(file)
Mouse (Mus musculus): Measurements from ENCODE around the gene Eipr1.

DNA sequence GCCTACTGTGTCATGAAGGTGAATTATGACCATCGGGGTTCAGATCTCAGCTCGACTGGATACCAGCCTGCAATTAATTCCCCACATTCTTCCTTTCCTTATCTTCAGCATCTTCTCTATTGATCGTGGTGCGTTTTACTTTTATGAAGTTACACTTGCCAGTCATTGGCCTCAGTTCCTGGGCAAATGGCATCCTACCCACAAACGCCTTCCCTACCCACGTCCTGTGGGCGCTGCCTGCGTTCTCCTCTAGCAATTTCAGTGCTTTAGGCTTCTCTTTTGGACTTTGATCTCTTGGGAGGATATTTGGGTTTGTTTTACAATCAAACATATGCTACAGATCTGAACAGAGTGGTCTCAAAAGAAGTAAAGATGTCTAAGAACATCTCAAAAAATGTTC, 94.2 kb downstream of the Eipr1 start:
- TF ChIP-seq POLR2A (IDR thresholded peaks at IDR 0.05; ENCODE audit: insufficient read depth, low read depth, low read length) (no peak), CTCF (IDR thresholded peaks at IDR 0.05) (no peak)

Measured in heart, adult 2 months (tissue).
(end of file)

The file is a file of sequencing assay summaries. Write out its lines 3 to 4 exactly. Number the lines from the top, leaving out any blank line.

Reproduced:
- TF ChIP-seq POLR2A (IDR thresholded peaks at IDR 0.05; ENCODE audit: insufficient read depth, low read depth, low read length) (no peak), CTCF (IDR thresholded peaks at IDR 0.05) (no peak)

Measured in heart, adult 2 months (tissue).